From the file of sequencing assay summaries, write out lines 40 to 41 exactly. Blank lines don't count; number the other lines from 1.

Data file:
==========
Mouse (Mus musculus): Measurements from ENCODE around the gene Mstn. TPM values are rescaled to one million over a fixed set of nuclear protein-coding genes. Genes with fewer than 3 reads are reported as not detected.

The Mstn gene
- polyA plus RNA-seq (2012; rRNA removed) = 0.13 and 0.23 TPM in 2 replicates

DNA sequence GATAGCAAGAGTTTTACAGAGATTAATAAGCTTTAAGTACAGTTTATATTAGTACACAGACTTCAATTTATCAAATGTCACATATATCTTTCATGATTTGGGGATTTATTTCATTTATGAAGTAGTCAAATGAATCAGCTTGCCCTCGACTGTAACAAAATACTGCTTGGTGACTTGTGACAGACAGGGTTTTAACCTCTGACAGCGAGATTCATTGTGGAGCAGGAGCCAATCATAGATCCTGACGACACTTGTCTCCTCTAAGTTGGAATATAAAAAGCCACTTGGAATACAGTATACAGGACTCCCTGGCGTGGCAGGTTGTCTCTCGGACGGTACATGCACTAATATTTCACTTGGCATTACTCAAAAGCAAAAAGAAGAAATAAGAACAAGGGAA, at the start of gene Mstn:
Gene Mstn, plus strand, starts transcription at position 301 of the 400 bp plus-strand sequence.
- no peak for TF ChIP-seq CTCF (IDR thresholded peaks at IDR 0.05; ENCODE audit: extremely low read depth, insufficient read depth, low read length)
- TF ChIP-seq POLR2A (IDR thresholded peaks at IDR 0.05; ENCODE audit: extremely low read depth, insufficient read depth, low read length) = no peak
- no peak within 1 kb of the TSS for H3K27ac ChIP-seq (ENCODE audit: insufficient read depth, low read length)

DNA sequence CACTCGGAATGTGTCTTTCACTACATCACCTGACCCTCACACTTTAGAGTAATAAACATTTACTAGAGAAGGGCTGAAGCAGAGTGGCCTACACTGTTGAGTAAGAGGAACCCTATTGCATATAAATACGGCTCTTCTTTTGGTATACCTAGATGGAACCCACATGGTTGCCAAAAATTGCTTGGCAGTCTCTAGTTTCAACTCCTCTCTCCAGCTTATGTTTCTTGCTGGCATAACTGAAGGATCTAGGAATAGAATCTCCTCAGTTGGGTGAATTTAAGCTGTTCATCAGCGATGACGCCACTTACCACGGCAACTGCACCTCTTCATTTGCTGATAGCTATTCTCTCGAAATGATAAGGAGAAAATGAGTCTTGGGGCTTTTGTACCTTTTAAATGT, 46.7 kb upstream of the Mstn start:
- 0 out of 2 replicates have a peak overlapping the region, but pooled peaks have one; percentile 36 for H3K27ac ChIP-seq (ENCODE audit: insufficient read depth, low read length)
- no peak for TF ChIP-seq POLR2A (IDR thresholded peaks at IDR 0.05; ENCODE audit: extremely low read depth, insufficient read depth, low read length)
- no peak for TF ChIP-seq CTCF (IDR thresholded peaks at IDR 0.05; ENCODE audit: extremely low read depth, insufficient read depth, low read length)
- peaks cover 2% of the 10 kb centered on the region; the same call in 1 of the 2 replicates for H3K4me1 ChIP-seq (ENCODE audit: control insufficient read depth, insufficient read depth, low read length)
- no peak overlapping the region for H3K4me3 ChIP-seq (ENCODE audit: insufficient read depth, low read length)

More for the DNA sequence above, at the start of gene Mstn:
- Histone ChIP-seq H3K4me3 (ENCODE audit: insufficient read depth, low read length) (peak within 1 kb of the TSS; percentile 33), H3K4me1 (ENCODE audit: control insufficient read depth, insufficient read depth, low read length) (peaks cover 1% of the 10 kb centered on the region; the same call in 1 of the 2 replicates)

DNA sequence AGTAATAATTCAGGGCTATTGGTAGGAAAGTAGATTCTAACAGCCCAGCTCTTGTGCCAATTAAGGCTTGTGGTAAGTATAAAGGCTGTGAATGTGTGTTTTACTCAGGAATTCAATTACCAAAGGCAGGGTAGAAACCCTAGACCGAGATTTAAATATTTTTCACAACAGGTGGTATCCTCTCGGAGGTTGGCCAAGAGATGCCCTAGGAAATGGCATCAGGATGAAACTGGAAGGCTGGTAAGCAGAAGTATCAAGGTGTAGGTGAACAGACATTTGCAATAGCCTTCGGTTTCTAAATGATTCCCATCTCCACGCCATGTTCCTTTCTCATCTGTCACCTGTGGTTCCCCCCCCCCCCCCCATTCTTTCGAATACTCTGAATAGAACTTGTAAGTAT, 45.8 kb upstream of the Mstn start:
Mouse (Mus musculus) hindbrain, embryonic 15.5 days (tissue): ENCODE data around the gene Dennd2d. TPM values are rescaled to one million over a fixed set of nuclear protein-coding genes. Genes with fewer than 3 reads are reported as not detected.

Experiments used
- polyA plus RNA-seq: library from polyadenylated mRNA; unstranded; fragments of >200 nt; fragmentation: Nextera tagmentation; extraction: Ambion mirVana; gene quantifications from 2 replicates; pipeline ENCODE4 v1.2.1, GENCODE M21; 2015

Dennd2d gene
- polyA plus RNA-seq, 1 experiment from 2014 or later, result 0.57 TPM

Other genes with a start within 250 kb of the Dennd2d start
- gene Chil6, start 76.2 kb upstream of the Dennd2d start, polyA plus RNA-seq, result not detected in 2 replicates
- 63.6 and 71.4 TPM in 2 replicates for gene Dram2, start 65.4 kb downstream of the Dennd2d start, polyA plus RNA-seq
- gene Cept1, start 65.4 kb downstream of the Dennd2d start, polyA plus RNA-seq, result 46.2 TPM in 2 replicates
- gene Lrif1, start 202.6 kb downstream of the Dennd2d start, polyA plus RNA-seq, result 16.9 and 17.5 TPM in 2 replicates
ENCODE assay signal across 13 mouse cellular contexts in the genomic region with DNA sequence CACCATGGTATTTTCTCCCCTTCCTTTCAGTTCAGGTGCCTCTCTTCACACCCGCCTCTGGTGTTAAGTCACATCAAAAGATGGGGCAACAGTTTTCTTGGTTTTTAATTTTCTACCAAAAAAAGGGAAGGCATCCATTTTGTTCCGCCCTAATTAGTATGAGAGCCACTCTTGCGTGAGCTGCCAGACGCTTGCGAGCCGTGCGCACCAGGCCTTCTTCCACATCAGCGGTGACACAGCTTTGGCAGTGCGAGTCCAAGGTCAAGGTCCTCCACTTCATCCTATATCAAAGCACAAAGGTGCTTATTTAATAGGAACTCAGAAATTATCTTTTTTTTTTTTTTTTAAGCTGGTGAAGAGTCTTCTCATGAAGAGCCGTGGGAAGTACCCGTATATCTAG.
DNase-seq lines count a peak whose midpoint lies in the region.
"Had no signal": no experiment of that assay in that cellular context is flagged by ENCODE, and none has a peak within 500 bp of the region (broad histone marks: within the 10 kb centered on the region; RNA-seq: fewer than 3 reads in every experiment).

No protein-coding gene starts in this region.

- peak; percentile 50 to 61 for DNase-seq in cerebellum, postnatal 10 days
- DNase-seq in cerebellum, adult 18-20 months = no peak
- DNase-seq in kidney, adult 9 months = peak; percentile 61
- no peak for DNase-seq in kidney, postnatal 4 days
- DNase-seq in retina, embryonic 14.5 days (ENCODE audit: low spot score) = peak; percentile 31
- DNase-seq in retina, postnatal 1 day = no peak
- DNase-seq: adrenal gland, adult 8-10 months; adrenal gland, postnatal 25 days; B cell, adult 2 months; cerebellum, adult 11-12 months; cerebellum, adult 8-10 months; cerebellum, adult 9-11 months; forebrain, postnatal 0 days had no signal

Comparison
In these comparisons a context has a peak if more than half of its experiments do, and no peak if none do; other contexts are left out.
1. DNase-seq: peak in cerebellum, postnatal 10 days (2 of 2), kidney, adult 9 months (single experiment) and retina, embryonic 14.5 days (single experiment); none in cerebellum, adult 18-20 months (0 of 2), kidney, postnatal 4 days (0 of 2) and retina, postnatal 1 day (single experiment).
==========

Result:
In these comparisons a context has a peak if more than half of its experiments do, and no peak if none do; other contexts are left out.
1. DNase-seq: peak in cerebellum, postnatal 10 days (2 of 2), kidney, adult 9 months (single experiment) and retina, embryonic 14.5 days (single experiment); none in cerebellum, adult 18-20 months (0 of 2), kidney, postnatal 4 days (0 of 2) and retina, postnatal 1 day (single experiment).